Especially since the film’s hero, Tank, is already dead. He’s a dimwitted mechanic who the scientist takes in once he notices his keen carving skill, hiring him to carve “perfect” pieces for his new puppet in exchange for room and board. That the puppet is a metal robot once it’s all finished is a plot hole best left unexplained, I guess, but what’s amusing is that even though he’s sort of presented as a mentally challenged man, he actually comes off smarter than the scientist’s daughter, who reminded me of the brain dead clone girl from Clonus on more than one occasion. At one point Tank says “I just don’t understand how the puppets can be alive.” A perfectly reasonable thing to say, but her reply is most certainly not: “Well I don’t understand how ANYTHING can be alive: a man, a tree, a fish...” What the fuck? Later, when Pinhead gets broken apart by the bully guy in an attempt to save her, she helpfully explains “He tried to save me and that’s why he’s dead.” No shit, lady! In fact, with her red hair and pleasant face, she in many ways reminded me of Erin, the dimwitted new receptionist on The Office, except instead of adorably naive she's irritatingly stupid.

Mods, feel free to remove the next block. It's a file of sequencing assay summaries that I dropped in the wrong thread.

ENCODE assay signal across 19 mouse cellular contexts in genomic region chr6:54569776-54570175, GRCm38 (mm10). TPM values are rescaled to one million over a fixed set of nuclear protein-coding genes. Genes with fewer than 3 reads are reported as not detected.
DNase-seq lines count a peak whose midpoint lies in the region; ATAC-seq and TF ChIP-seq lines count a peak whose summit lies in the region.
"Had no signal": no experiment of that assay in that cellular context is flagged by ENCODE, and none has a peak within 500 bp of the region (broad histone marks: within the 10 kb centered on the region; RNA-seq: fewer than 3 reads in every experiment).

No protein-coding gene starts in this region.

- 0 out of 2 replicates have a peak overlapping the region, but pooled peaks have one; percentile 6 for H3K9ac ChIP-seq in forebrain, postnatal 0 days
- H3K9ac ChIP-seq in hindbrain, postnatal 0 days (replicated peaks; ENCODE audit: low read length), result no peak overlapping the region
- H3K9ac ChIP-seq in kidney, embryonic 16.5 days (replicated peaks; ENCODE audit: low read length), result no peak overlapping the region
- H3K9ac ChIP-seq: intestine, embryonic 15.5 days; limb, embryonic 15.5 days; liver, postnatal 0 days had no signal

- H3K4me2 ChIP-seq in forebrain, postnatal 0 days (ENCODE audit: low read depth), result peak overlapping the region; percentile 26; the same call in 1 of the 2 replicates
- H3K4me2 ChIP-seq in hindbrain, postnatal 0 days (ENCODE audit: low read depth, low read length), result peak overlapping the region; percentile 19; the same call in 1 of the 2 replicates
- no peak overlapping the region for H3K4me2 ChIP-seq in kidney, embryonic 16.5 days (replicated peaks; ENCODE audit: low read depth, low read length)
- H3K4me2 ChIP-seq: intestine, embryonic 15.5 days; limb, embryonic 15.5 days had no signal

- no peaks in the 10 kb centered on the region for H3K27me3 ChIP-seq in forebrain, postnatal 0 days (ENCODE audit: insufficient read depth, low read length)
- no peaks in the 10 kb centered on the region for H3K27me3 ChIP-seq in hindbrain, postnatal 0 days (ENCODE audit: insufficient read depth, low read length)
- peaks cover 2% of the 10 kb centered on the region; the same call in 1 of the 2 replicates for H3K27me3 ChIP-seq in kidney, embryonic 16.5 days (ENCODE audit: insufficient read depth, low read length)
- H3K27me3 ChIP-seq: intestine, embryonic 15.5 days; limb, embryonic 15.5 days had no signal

And there’s an unforgivable lack of puppet action for the first hour, as they do nothing but sit around and occasionally wave an arm or something. I don’t think Leech Woman ever actually does anything to live up to her namesake (and I pity anyone who thinks they might have explained her reappearance in the first place), and Jester and Six-Shooter don’t get to join in much either. Granted, Blade, Tunneler and Pinhead are the series’ more prominent icons, and they should have the most fun, but why bother bringing the others in if they’re not given anything to do? They do offer a shot of all six of them in a line though; they aren’t doing much but as I wished for such a thing in one of the other reviews it was nice to see this minimal, non-urgent dream come true. I also dug the opening credits, which almost resembled a sitcom esque cast montage showing highlights for each character from the previous films (which in hindsight may not be the best idea, since the animation and what they are doing is better than what we get in the actual movie). Also, the movie leaves out Decapitron, so that’s worth a point or two.